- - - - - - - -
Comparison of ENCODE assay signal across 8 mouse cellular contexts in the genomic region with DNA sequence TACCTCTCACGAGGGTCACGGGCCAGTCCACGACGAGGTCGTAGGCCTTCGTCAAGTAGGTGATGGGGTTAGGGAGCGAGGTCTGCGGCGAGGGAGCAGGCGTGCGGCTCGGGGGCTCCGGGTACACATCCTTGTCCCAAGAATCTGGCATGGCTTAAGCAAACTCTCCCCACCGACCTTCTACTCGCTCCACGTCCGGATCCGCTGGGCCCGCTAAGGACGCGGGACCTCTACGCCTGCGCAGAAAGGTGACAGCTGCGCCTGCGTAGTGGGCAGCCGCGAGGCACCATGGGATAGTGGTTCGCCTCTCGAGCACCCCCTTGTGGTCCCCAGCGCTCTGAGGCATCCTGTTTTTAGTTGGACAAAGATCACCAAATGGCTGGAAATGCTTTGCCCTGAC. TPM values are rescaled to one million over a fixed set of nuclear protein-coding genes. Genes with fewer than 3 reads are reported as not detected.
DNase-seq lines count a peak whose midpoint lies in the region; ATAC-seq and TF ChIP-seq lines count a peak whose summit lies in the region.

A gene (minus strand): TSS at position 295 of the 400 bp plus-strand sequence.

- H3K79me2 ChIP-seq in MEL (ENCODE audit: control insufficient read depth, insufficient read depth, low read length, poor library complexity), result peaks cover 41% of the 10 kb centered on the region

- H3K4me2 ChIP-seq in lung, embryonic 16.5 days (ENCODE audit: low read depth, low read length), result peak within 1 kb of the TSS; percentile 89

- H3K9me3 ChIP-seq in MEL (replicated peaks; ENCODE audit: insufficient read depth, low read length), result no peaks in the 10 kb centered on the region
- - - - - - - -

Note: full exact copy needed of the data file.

Comparison of ENCODE assay signal across 8 mouse cellular contexts in the genomic region with DNA sequence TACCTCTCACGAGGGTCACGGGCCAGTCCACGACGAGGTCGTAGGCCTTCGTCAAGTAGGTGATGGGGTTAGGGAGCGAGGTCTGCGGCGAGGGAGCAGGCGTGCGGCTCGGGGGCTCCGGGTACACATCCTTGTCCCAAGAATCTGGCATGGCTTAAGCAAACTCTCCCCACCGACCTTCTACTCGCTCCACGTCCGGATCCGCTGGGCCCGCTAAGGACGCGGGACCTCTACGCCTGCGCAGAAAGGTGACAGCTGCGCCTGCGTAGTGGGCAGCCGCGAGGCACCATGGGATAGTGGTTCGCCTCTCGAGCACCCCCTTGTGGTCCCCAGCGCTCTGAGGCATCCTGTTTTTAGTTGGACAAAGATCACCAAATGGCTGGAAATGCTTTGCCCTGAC. TPM values are rescaled to one million over a fixed set of nuclear protein-coding genes. Genes with fewer than 3 reads are reported as not detected.
DNase-seq lines count a peak whose midpoint lies in the region; ATAC-seq and TF ChIP-seq lines count a peak whose summit lies in the region.

A gene (minus strand): TSS at position 295 of the 400 bp plus-strand sequence.

- H3K79me2 ChIP-seq in MEL (ENCODE audit: control insufficient read depth, insufficient read depth, low read length, poor library complexity), result peaks cover 41% of the 10 kb centered on the region

- H3K4me2 ChIP-seq in lung, embryonic 16.5 days (ENCODE audit: low read depth, low read length), result peak within 1 kb of the TSS; percentile 89

- H3K9me3 ChIP-seq in MEL (replicated peaks; ENCODE audit: insufficient read depth, low read length), result no peaks in the 10 kb centered on the region